Drehle's longest quote from Beck in the article is from Beck's teary-eyed soliloquy about wishing the nation could return to that mythical time right after the September 11, 2001 terrorist attacks. Nowhere does Drehle bother to contemplate the possibility that Beck might be crassly exploiting the fear and anguish caused by the 9/11 attacks for his own political and pecuniary purposes just as the Bush/Cheney administration did for seven plus years.
Beck described his shtick to Drehle calling it "the fusion of entertainment and enlightenment," and Drehle praises Beck for his "flexible narrative" that "often contains genuinely uncomfortable truths." Drehle tells his readers about Beck's most recent obsession with President Obama's policy czars "whom Beck fears Obama is using to subvert constitutional government -- and he has some radical-sounding sound bites to back it up." But Drehle chooses to omit the fact that George W. Bush had appointed even more "czars" than Obama, and that the whole "controversy" is just another desperate and hypocritical Republican talking point.
If Drehle really believes that Beck "fears" a constitutional breach by the Obama White House then why does he choose not to explore exactly what part of the Constitution is being "subverted" and what are Beck's credentials as a constitutional scholar to make such a claim? And if Beck describes himself first as an "entertainer" then why should we take seriously any of his "fears" about the "threat" to the Constitution that Obama poses? Drehle leaves these obvious questions unanswered.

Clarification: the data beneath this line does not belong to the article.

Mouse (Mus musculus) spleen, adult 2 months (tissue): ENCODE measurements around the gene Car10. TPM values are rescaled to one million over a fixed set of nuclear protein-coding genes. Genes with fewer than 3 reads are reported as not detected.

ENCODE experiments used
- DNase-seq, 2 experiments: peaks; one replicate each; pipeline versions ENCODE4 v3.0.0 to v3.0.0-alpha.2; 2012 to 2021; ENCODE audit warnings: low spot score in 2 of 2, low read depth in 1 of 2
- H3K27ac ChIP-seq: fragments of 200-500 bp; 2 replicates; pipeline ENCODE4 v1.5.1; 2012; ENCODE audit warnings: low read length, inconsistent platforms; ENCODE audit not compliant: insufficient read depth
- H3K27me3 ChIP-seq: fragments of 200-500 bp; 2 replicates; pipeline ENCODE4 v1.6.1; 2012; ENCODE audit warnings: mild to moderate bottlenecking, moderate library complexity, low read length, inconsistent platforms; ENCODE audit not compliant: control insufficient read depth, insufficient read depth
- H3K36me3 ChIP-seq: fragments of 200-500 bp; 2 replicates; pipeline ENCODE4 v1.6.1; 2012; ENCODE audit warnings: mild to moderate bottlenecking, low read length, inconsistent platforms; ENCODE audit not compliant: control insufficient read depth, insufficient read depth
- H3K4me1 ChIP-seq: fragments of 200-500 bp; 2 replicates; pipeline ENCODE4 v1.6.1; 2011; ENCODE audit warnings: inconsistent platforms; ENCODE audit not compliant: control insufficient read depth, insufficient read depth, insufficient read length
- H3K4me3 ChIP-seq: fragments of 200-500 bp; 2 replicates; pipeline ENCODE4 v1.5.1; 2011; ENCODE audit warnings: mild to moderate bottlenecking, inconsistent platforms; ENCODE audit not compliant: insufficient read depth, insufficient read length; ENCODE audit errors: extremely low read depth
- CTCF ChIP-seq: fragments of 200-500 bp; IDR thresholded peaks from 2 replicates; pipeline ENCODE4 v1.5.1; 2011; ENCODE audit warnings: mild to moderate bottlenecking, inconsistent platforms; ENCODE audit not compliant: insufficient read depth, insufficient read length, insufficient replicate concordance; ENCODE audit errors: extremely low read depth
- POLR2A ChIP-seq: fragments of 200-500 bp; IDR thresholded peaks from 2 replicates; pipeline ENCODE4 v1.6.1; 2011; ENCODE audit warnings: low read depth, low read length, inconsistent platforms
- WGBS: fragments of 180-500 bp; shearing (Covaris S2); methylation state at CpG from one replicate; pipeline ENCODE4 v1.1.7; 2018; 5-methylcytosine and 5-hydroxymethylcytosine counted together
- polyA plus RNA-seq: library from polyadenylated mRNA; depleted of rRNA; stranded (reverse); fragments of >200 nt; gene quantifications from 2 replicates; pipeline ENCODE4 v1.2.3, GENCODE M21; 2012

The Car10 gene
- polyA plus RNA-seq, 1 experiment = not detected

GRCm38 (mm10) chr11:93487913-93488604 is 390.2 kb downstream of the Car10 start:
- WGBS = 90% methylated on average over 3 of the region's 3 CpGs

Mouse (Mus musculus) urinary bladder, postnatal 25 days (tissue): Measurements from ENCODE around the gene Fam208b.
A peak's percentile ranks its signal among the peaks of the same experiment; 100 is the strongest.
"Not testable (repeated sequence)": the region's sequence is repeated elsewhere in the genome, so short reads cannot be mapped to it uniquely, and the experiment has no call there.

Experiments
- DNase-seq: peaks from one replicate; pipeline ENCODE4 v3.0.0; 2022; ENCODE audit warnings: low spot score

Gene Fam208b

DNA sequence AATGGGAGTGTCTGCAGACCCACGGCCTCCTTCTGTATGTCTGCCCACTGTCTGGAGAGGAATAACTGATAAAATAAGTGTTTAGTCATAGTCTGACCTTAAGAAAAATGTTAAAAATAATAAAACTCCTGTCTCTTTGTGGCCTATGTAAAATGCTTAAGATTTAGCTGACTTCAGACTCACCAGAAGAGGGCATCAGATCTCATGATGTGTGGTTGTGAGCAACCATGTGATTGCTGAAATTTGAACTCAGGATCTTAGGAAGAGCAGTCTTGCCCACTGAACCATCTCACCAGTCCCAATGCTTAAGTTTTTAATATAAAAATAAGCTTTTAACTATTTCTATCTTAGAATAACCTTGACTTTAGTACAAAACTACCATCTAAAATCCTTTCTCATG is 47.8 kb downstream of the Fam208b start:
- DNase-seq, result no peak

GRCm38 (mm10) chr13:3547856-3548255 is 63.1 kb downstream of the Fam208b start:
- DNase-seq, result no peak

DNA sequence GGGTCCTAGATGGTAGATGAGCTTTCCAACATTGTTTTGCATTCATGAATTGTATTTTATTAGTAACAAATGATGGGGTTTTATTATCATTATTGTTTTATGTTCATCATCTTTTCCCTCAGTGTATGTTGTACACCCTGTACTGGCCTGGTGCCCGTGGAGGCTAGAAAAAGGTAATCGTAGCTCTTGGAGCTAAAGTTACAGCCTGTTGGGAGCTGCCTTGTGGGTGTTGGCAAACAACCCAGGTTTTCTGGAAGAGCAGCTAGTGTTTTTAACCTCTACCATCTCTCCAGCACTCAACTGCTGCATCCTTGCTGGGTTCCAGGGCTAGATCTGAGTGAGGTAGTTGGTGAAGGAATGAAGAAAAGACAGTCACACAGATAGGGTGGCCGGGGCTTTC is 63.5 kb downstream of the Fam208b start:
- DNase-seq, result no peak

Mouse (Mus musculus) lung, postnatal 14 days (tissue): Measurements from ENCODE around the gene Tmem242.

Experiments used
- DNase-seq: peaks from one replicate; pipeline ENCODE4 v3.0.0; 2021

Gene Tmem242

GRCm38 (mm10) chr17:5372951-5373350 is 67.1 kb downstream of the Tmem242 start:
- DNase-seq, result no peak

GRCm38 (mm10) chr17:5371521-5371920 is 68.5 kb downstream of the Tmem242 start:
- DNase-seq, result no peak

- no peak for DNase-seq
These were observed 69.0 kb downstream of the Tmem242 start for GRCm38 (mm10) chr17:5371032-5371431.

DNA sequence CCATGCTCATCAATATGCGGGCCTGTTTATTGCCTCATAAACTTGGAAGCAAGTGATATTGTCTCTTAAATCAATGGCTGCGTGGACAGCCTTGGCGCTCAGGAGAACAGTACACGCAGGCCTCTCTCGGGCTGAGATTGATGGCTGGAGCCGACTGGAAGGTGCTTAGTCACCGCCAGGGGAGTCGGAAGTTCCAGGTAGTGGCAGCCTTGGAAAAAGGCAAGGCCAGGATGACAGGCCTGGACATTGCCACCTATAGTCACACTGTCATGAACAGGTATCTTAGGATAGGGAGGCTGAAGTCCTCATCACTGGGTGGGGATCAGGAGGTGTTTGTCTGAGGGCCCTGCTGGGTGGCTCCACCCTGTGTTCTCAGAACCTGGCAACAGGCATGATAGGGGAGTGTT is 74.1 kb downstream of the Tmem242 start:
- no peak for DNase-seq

Perhaps the best example of Drehle's false equivalency that grants legitimacy to Beck's brand of red-baiting hate speech is this: "We're in the flood stage, and who's to blame?," he writes.
The answer is like the estimates of the size of the crowd in Washington: Whom do you trust? Either the corrupt, communist-loving traitors on the left are causing this, or it's the racist, greedy warmongers on the right, or maybe the dishonest, incompetent, conniving media, which refuse to tell the truth about whomever you personally happen to despise.
Here Drehle gets to stand back and remove himself from the pettiness of American politics. He transcends all. He's neither "right" nor "left" nor part of the "dishonest, incompetent, conniving media" -- he's the disembodied glib voice of reason. The only problem with this artificial construction is that Drehle is writing a cover story for the most politically influential newsweekly in the corporate media.
And he dropped the ball.
Perhaps there are "synergies" between Time Inc. and Beck Inc.'s media production companies? Or maybe Drehle doesn't want to piss Beck off because he might be asking him for a gig at some later date -- print journalism is a tough business these days. In any case, it is a terrible disservice to Time readers to have such a glowing and legitimizing article on a person who is becoming richer each day by playing on the fear and anger of his fellow citizens in a period of economic crisis and practicing the same despicable tactics as Joseph McCarthy.
Originally published by the Huffington Post. Reprinted with permission from the author